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The Linux Console is the text-based interface to a Linux system.


Moonshot-enabling the Linux Console requires the use of pam_gss, a PAM module that brings Moonshot compatibility to PAM. Unfortunately, pam_gss works in a way that is not  recommended with Moonshot - the client device is not under the direct control of the user, and with pam_gss the device is both the client and the server. The consequence of this is that the user's credentials (NAI and password) are exposed directly to a device which is not the user's. Thus, this should only be deployed where the implications and the risk are fully understood:

  • Deployers should understand that the credentials of users using the device could be exposed on that device.
  • Users should understand that their credential could be exposed and should thus do it only on devices managed by organisations they trust.

Due to the severity of this problem, the Moonshot project does not officially distribute pam_gss packages. Members of the community have made them available, however. The instructions on this page walk you through configuring GNOME using this community-provided code, but again - only do so if you understand the consequences.

All of the instructions below assume that you have root access, and will work as the root user (either directly or using sudo).

1. System Preparation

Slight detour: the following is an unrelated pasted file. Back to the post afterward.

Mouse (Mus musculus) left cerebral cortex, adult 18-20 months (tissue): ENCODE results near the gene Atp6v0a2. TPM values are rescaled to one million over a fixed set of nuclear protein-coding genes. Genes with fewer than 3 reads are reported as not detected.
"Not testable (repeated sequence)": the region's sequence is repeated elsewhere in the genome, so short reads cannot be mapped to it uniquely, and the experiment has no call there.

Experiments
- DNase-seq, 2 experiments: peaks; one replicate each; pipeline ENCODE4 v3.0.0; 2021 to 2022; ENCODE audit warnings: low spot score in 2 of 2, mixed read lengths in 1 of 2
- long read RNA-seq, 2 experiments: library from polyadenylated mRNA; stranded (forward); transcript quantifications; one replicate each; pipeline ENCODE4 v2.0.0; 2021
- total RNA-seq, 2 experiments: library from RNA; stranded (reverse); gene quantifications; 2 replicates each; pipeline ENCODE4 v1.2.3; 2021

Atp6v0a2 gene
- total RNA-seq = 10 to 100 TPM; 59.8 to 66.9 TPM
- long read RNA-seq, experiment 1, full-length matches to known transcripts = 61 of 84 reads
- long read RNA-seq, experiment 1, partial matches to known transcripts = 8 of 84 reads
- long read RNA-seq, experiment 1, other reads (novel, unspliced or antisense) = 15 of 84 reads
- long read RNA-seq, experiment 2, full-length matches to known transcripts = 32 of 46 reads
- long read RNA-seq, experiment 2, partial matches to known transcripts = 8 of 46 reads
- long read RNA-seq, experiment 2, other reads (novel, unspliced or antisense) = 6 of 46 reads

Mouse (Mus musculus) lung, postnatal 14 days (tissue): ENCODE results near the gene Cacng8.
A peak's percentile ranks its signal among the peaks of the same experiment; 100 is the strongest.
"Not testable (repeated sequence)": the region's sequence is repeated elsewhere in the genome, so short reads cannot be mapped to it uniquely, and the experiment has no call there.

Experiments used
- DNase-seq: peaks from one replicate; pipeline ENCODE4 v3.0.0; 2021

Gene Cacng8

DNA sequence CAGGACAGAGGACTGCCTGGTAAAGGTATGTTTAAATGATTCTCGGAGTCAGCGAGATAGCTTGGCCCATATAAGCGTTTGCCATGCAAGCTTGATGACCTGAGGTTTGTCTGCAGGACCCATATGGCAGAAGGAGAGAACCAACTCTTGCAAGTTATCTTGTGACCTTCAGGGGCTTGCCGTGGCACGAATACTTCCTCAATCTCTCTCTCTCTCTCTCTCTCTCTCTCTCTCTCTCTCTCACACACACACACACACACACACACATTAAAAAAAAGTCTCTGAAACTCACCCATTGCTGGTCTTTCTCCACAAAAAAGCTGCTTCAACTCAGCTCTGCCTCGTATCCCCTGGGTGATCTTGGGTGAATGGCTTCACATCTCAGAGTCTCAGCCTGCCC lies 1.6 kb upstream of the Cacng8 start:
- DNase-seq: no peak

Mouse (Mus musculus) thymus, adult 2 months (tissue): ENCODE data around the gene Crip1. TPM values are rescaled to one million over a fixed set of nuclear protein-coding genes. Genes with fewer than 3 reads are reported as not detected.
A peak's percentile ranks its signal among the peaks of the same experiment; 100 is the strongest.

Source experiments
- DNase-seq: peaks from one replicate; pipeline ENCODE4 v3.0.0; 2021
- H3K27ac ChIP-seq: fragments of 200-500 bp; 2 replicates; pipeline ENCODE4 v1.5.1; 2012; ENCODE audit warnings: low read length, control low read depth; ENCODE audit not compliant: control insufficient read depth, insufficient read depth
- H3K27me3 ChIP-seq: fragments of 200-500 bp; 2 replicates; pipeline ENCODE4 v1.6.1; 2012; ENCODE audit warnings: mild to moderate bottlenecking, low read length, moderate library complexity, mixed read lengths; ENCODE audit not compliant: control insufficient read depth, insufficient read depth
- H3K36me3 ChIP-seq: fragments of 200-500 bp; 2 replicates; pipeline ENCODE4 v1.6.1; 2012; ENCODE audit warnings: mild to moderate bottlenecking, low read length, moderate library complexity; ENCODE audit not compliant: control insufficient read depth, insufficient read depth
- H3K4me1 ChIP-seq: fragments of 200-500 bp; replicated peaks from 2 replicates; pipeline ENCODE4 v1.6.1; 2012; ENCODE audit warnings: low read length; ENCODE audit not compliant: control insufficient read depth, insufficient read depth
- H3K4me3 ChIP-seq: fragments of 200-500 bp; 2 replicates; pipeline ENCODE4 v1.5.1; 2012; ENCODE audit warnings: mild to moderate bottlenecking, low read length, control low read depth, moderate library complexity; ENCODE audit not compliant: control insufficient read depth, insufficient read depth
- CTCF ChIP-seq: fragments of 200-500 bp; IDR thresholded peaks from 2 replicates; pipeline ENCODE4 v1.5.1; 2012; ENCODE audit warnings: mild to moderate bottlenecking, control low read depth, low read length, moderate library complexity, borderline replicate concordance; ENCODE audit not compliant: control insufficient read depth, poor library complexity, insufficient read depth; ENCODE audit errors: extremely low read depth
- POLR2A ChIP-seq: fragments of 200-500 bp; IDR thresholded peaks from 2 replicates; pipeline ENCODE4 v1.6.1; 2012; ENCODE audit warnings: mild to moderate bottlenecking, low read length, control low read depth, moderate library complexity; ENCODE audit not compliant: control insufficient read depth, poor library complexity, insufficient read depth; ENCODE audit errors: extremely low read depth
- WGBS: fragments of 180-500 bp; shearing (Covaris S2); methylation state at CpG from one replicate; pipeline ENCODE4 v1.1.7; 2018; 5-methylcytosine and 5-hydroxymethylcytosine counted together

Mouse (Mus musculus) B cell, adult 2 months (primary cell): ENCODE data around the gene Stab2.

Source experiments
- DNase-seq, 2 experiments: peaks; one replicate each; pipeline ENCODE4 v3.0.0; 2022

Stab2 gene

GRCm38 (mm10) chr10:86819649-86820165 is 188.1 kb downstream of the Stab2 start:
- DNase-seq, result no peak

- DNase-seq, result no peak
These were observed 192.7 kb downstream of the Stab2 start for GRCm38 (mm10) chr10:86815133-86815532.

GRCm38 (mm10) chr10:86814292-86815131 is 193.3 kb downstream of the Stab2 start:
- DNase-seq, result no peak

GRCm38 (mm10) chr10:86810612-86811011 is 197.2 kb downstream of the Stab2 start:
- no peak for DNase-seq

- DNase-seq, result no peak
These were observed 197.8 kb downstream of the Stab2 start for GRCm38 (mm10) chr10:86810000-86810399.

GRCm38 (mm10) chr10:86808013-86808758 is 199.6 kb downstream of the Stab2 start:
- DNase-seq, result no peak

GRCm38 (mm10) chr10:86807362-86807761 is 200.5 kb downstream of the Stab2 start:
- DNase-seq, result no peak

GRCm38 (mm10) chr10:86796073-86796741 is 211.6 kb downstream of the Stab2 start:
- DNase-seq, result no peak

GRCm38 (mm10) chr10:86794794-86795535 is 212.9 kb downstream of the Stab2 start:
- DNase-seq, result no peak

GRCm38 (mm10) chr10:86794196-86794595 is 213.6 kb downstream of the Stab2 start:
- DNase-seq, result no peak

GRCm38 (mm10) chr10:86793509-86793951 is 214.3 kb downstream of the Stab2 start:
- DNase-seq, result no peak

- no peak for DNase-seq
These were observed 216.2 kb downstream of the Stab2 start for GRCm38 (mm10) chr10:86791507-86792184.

1.1. Add the Moonshot libraries.

If you have not already done so, you first need to follow the instructions on how to configure a RHEL 6 / CentOS 6 / Scientific Linux 6 client.

1.2. Install pam_gss

pam_gss is a PAM module written by Luke Howard (see the pam_gss homepage). The easiest way to install it on RHEL/CentOS/SL 6 is to use Stefan Paetow's pre-compiled pam_gss RPM, available via his Dropbox. Download the zip file, unzip, and install the RPM.

2. Installation Instructions

This software does not require any special installation instructions - install it as you normally would.

3. Configuration Instructions

We need to now configure the Console PAM stack to try Moonshot authentication.

  1. Open /etc/pam.d/login for editing (you might want to make a backup of this file first).
  2. Before the "auth include system-auth" part of the file, insert the following line:

    auth	sufficient ignore_unknown_user mech=
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